Apples bob along in a water bath prior to being packed at the Okanagan Tree Fruit Co-operative’s packinghouse in Winfield.

Apples bob along in a water bath prior to being packed at the Okanagan Tree Fruit Co-operative’s packinghouse in Winfield.

Fruit industry lobbies for B.C. land buyout

Province asked to invest more than $30 million by purchasing strategic properties from Okanagan Tree Fruit Cooperative

  • Jan. 11, 2012 8:00 a.m.

judie steeves

Black Press

The province is being asked to invest more than $30 million in the orchard industry by purchasing strategic pieces of land in Okanagan communities from the Okanagan Tree Fruit Co-operative.

That money would then free up the packinghouse to invest in updated technology and more automation which would ultimately reduce packing costs and help industry compete on a more-level playing field on world apple markets.

The recommendation is just one of 12 in the final report of the Tree Fruit Industry Working Group which has been meeting for the past year. That was chaired by former agriculture deputy minister Larry Pedersen, who also wrote the final report.

The properties include about two hectares of lake frontage in Naramata where the packinghouse is closed; two hectares in downtown Summerland, where another was recently closed; the three-hectare downtown Kelowna packinghouse on Clement Avenue, which is still in operation but would be moved; and a one-hectare storage facility in Oyama.

Maintenance, utilities and taxes on the properties is costly for the co-operative, but board chairman Rob Dawson said they don’t intend to ‘firesale’ them.

The first phase of the working group’s effort involved a comparison of industry costs with those just south of the border in Washington State which showed that labour costs make up the ‘lions’ share’ of higher costs in the Okanagan compared to those in the U.S., noted Pedersen.

Admitting the industry’s position is very complicated, he said the idea of the final report is to try and improve the situation. New technology exists and the most significant step the industry could take to get back on track would be to get the necessary financing to update and automate, he said.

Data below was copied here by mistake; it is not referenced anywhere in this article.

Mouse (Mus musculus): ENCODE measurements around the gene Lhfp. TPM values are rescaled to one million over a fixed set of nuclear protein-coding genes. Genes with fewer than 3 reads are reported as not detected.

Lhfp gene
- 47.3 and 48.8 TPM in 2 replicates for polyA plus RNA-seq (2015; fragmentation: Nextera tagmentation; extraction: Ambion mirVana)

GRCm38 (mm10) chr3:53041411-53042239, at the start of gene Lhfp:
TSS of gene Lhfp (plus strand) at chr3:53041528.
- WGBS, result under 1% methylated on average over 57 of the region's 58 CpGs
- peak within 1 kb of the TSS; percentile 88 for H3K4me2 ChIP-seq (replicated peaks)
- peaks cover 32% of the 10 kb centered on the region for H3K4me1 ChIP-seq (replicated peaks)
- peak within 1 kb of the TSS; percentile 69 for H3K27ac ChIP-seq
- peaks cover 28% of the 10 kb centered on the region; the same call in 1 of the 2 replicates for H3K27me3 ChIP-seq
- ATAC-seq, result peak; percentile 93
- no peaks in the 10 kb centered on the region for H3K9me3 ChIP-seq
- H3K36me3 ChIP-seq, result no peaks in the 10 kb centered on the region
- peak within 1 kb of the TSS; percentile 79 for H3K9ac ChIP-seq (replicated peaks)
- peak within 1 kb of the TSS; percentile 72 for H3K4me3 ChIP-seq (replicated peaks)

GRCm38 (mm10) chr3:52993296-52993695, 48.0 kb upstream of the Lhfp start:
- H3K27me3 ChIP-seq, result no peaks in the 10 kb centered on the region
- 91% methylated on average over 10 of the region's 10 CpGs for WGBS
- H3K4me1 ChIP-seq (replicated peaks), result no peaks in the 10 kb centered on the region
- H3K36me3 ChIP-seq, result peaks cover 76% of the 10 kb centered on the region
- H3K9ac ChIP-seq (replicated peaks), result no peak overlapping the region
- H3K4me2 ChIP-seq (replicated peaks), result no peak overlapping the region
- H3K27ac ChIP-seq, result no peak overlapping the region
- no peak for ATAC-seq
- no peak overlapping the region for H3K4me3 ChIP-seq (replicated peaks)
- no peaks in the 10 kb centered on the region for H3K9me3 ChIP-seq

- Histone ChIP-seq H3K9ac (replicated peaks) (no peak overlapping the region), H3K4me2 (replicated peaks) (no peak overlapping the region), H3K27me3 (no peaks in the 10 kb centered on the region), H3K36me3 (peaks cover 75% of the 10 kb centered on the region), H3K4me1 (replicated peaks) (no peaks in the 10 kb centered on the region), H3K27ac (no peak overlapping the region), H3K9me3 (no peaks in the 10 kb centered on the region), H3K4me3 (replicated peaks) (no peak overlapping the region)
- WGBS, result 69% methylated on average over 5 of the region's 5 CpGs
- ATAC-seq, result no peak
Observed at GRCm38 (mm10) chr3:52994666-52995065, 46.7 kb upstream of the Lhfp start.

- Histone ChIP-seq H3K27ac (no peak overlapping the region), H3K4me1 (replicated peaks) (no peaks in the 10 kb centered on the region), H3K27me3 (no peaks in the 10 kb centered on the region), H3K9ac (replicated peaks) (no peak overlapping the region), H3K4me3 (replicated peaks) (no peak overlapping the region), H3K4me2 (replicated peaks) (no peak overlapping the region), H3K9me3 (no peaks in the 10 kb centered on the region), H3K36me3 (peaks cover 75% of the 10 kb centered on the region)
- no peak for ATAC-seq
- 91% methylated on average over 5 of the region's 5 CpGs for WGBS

His first recommendation is that the OTFC and the B.C. Fruit Growers’ Association assess the benefits of making application to the Agri-Innovation fund to help with an infrastructure investment business case analysis.

The second is that the province make an early decision on whether it’s willing to purchase the surplus packinghouse properties.

Industry’s priorities for provincial government support are completion of the consolidation and re-capitalization of the packinghouses; improving fruit quality and yields by replanting up to 30 per cent of orchards over the next five years; government purchase of the surplus packing properties; and support for programs such as a renewed Tree Fruit Industry Development Fund; and revenue as mitigation from the Columbia River Treaty as part of its renewal process.

Pedersen’s third recommendation was for the province to consider support for an orchard renewal program, jointly with the federal government, while the fourth was renewal of the TFIDF program.

The fifth recommendation was a similar policy to the ‘wood first’ one with the forest industry, with promotion of the health benefits and value of eating fresh, nutritious, high-quality B.C. agricultural products.